More than two years after tar balls washed ashore on Gulf Coast beaches, then-President Barack Obama signed the RESTORE Act into law on July 6, 2012.
The RESTORE Act — or if you prefer the Resources and Ecosystems Sustainability, Tourist Opportunities, and Revived Economies of the Gulf Coast States Act — established the Gulf Coast Restoration Trust Fund within the U.S. Treasury where 80% of the Clean Water Act penalties from the Deepwater Horizon Oil Spill is slowly being distributed to impacted areas, including Okaloosa and Walton counties.
In the 10 years since the spill, projects such as implementing sea turtle-friendly lighting, improving water quality, dune restoration, boat ramps, and enhanced avian habitats are just some of the examples of projects that are finished or underway in the region from Escambia to Wakulla counties.
But the process takes time.
“RESTORE is an exercise of patience,” said Jane Evans, grants and RESTORE manager for Okaloosa County. “The Treasury is very vigilant and extra cautious (with applications). It can take six months from application to award.”
It also takes time for funding to build up, since payouts extend over the course of nearly 20 years.
BP’s settlement of $20.8 billion is the largest environmental damage settlement in U.S. history, but it didn’t come until 2016. And under the settlement, the oil company will pay up to $8.8 billion for work to address natural-resource restoration.
The RESTORE Act funds are divided into different pots. Okaloosa County will have $42,574,965.52 in direct money by year 2031 and the Gulf Consortium pot is estimated at $12,660,000 by 2034. Walton County is estimated to receive $38,341,516.39 by 2031. Additionally, there is approximately $22 million dedicated to projects in Walton County from other pots of funding.
Large projects in Okaloosa County include improvements to the waterfront areas at Fort Walton Beach Landing, stormwater projects, and restoration of Clement Taylor Park in Destin, which should be completed by 2021. Many of the smaller projects include educational programs. And just this week, a $1,233,566 grant was awarded to Okaloosa County for a snorkel and dive reef.
In Walton County, some projects include artificial-reef construction in Miramar Beach, new beach accesses, habitat improvements for the rare Coastal Dune Lakes, and “lots of stormwater projects,” said Melinda Gates, environmental coordinator at the Walton County public works department.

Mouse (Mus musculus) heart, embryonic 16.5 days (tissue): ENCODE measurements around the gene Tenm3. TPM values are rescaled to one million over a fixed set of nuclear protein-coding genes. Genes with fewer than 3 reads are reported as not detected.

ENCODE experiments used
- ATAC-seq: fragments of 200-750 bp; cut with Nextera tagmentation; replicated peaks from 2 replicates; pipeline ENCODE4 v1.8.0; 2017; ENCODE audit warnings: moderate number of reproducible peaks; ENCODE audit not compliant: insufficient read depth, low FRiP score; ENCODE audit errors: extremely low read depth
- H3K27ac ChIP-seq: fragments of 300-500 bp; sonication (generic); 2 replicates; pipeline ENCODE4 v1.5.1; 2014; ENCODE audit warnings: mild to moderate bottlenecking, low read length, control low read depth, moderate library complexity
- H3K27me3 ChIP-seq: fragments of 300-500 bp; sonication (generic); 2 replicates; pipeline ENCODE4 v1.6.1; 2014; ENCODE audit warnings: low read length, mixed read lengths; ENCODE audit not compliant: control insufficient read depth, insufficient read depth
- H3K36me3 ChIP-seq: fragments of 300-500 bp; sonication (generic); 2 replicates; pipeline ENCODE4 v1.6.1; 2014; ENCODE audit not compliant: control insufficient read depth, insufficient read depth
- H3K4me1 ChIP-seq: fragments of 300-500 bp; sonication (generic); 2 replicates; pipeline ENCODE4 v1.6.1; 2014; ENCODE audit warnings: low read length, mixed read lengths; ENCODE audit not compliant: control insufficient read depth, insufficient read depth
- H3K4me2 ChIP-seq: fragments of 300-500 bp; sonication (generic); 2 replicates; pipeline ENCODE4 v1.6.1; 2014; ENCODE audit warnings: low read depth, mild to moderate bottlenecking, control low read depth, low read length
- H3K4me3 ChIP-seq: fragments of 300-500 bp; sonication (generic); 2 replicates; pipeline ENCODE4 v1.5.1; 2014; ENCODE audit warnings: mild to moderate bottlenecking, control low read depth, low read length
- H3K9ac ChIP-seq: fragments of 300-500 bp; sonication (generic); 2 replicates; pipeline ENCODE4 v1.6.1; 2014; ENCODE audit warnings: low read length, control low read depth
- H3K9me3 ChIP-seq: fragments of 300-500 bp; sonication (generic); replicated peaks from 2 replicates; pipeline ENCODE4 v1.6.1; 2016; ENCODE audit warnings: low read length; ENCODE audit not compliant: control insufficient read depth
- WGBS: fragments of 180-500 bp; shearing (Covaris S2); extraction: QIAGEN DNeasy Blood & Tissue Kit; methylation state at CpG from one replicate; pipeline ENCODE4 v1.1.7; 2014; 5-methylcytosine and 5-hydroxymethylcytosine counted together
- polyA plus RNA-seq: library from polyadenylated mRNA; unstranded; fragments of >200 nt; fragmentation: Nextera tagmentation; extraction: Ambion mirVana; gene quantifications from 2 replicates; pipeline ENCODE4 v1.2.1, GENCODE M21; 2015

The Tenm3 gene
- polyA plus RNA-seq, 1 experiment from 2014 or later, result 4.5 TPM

One of the more recently approved projects is the Coastal Dune Lakes hydrologic restoration project, which will replace existing culverts with a bridge to restore the natural flow of Alligator Lake.
“This will create a larger fish passage,” said Gates. “It allows the lake to function more naturally. There are so many unspoken values associated with this.”
Some projects, like road repairs, may seem small in scale, but could make a big difference for residents.
“Road projects could be saving people thousands in car repairs,” said Christopher Saul, public information officer for Okaloosa County. “And improvements at Fort Walton Beach Landing is something that everyone’s going to use.”
Additionally, Northwest Florida counties are benefiting from Triumph Gulf Coast, which oversees settlement funds the state received in a separate lawsuit against BP. This also requires a separate grant submittal-and-approval process. Projects approved so far include the southwest Crestview bypass and the Walton County Sheriff’s Office vocational training program.
Ten years since the explosion, and four years since the settlement, restoration projects have only just begun. And some of the environmental projects will have a lasting effect for decades.
Gates said there’s even a joint effort among counties to propose projects that cast a wider net of benefits beyond their local areas.
“These projects allow people to learn from what happened,” said Gates. “We would all like to see great things for Florida and make an impact regionally.”